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Another Classic FWE Built and Run

Posted: Mon May 02, 2005 1:45 pm
by larry cottrill
I got an email yesterday from another fellow who successfully built a 'classic' Short Lady FWE. He happened upon my FWE site pages Friday during his lunch hour, and built it from scratch on Saturday, getting it to run briefly by feeding it acetylene from his torch right at the intake and lighting it from the rear. I am encouraging him to build a good permanent fuel pipe and run it on propane. He sent along three pictures with permission to post them.

He is Mahlon Hull of Scotia, NY, USA. I have suggested that he join the forums, especially if he wants to continue in the pulsejet hobby. I also suggested that he get us some running pictures [after providing a safer fueling setup!] and get on the forum to at least post more details on this build.

He says his camera is cheap, and also felt that his workmanship was not the best [he doesn't have a very small welding torch tip to use], but hey - he got a running engine his first tme out, for a single Saturday's work! And, I don't think his pictures or the workmanship look too bad, either. Have a look ...

L Cottrill

re: Another Classic FWE Built and Run

Posted: Wed May 04, 2005 1:00 pm
by larry cottrill
Mahlon sent along the following - very apologetic about the picture, but it's not that bad, and clearly shows the FWE running. Very typical classic FWE heat distribution - all up front in the chamber:


Here it is running on Propane.. The picture is
terrible as my camera just doesn't do a good job in
low light. It actually makes it look like a light but
I assure you it's the engine buzzing away.

You can see the starting torch I switched to burning
on top of the vice but no flash from the tailpipe of
the engine. I must have caught it right on a cycle
which is strange at 230 or so cps. I need to get a
spark starter as it gets old trying to get the main
chamber to catch without backfiring the engine to
flame out.

I also tried the acetylene again and it fires way
more powerful but won't stay running, it needs no
starting air. The propane took me about two hours to
learn the right fuel air combo to get it to take hold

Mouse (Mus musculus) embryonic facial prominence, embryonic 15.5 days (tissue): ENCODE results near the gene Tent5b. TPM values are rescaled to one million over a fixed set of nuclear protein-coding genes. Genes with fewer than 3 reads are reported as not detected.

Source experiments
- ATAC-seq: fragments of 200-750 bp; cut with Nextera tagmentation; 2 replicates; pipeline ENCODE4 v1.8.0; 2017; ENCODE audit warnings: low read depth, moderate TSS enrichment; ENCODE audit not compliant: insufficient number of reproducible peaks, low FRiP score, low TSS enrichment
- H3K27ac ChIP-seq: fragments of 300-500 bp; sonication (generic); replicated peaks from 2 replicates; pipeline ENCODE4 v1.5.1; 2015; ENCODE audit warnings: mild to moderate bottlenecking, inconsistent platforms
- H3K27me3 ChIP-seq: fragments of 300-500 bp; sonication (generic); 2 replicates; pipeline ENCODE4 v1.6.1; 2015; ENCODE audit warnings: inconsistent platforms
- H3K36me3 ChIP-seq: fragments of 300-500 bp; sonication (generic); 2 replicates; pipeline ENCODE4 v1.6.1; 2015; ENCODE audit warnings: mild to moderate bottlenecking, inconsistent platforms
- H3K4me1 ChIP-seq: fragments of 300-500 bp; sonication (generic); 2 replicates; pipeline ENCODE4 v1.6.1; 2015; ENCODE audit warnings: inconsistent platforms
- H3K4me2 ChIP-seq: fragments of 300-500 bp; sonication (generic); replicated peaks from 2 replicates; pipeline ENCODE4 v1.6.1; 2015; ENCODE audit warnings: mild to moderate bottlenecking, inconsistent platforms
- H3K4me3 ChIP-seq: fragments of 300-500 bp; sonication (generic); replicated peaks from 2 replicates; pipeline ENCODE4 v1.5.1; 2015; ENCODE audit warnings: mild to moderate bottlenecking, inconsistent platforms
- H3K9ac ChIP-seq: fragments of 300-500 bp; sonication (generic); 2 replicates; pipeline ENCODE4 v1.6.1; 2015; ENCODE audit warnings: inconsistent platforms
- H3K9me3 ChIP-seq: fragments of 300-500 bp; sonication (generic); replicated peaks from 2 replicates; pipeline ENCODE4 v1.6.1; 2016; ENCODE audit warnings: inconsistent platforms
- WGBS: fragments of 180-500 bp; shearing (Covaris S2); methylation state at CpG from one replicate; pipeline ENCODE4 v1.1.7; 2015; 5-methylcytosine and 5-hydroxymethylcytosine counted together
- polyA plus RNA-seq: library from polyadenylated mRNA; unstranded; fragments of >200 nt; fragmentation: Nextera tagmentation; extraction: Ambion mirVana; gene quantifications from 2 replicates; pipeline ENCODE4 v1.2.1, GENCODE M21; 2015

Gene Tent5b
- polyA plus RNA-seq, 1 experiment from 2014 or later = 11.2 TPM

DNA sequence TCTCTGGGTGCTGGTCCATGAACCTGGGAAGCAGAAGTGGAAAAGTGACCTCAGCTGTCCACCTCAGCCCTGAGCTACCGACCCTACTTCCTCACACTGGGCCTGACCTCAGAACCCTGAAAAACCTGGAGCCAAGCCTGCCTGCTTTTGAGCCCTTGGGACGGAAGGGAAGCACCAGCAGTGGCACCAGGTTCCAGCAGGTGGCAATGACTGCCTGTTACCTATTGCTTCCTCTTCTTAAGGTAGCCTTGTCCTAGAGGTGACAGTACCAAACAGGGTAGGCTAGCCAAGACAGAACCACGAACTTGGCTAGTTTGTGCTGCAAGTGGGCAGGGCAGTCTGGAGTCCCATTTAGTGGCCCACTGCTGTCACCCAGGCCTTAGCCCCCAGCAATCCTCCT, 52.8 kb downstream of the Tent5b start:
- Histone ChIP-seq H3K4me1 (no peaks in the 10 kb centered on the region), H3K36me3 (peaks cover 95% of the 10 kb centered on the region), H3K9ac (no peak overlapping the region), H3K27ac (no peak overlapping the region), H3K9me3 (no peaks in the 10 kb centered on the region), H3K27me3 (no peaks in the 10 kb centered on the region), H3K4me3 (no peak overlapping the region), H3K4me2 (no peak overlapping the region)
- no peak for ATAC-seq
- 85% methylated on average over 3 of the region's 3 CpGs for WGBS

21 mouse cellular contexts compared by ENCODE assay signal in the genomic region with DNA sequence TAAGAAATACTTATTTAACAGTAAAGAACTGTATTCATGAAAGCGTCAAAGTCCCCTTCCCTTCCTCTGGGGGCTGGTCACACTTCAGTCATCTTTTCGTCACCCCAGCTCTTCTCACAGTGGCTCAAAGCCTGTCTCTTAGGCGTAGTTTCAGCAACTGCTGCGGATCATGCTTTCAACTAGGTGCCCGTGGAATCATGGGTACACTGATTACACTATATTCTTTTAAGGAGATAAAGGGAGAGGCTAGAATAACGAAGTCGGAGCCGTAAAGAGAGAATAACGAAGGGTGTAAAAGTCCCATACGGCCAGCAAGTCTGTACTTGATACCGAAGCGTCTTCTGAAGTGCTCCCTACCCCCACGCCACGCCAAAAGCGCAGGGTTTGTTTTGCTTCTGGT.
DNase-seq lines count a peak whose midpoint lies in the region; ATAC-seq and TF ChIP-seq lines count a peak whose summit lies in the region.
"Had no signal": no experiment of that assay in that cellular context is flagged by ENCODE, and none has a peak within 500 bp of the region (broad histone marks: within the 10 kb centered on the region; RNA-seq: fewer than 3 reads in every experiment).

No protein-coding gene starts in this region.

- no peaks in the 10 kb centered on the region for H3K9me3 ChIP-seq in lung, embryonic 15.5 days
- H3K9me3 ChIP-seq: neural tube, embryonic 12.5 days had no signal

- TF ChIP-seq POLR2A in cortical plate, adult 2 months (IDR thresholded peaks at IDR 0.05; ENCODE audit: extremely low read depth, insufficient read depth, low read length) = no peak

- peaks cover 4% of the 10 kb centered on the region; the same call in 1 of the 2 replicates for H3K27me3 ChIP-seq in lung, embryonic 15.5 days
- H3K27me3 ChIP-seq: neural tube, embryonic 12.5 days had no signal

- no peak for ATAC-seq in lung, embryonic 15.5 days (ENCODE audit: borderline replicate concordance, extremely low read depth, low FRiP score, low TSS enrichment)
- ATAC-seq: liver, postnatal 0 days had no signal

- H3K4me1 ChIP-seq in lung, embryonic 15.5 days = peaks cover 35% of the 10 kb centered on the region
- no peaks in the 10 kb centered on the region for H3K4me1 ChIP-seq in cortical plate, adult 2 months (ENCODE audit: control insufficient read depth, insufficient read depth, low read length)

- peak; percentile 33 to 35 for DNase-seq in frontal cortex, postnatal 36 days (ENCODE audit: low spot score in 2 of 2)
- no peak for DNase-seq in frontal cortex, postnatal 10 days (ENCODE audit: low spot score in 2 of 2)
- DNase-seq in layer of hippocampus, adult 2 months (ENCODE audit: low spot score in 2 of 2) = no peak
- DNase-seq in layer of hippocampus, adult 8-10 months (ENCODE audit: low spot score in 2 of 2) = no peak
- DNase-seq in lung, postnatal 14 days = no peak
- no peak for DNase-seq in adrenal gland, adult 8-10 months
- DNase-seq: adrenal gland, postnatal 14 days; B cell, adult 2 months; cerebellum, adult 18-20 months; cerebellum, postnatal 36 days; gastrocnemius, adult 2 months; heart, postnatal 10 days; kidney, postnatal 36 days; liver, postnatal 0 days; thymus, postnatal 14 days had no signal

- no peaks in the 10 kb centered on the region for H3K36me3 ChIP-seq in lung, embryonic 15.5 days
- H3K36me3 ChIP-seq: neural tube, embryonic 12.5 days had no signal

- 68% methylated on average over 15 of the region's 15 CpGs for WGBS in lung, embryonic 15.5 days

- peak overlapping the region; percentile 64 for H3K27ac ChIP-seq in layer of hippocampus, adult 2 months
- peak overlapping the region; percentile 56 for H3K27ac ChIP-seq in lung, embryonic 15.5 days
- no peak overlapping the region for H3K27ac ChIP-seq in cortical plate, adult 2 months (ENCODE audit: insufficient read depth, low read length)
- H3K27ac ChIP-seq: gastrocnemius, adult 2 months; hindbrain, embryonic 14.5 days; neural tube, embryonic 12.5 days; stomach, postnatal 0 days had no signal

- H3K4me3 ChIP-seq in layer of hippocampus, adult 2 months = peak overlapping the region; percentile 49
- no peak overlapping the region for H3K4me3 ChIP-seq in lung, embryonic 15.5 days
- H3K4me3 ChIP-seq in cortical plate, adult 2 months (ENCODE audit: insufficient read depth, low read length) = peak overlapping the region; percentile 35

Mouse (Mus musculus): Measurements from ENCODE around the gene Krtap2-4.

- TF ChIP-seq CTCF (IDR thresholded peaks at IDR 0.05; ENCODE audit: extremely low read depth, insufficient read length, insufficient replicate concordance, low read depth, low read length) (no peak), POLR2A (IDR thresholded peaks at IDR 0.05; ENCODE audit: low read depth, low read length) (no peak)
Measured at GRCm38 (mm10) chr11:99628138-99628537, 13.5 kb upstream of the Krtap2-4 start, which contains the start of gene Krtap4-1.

and run. My gas valve is not fine enough for the
operation. I'll have to switch to a needle type.

I'll try again in a few days and see if I can't get a
video since that camera works much better.


A Day at the Office

Posted: Wed May 04, 2005 1:09 pm
by larry cottrill
I asked Mahlon to send some personal info, and he sent this reply, along with a nice photo of a typical day on the job:


Went and started it three times in just under 40
minutes today (that includes the 5 minutes or so I let
it run per event). I've got the technique down pretty
good - to suck the flame into the combustion chamber,
throttle up slightly, back off the air (not pressure
but distance), increase the gas flow then air flow to
resonance. I'm also able to tune it up for max power
now as I've learned how to micro adjust the valve I'm
using. The pitch (CPS) goes up as I get the mixture
just right, it gets kind of crabby sounding if I get
too rich and slows down if I get it lean. Seems to be
throttle capable over a small range.

So, I'm 43 years old, a Physics Major, Washington
State University, Employed by the New York Air
National Guard, LC-130 Pilot. We fly the Antarctic
missions for the National Science Foundation. I love
science and scientific things like the Short Lady....

I've attached a picture of the rockets I get to
use/play with on a professional level. Each one
Produces 1,000 lbs of thrust. So that's 8,000 lbs of
pure rocket blast you're looking at. Kind of fun when
it's bolted to the airplane.

Your web site and invention has been the talk of the
pilot shop for the last two days. We're impressed...


Jato's and cars don't mix

Posted: Wed May 04, 2005 5:23 pm
by hagent
There was a Darwin award given out a number of years ago to a person who strapped one of those rockets (JATO) to his car.

A State trooper came upon the reckage of what he thought was a plane that slammed into the side of a mountain 100 or so feet off the roadway out in some desert.

If I find the award text I'll post it... I don't think anyone actually proved it happened though.


re: Another Classic FWE Built and Run

Posted: Wed May 04, 2005 5:52 pm
by larry cottrill
Hagent -

Sorry, but that one is a known hoax. There was a great story on the 'net someplace about how that story supposedly came about, but I don't know if I could find it anymore. It was a wonderful tale of a few young teenage boys who made a rocket sled out of an old mining car and test fired it. Seemed technically feasible [one kid's dad was a salvage merchant dealing in USAF surplus] and it was a great read.

L Cottrill

re: Another Classic FWE Built and Run

Posted: Wed May 04, 2005 11:13 pm
by hagent

It was such a great story. I wish it was true. Except for the dead guy of course.

re: Another Classic FWE Built and Run

Posted: Fri May 06, 2005 1:06 am
by mk
So did Mahlon only use the torch to start his engine?
I wonder, because he said something to get his spark done.

If so, did he start by igniting the gas at the inlet, the exhaust or only by heating a spot at the comb. chamber?

Would be nice if Mahlon would join the forum group.

Argh! These English/American keyboards are different to the German ones in some nasty details...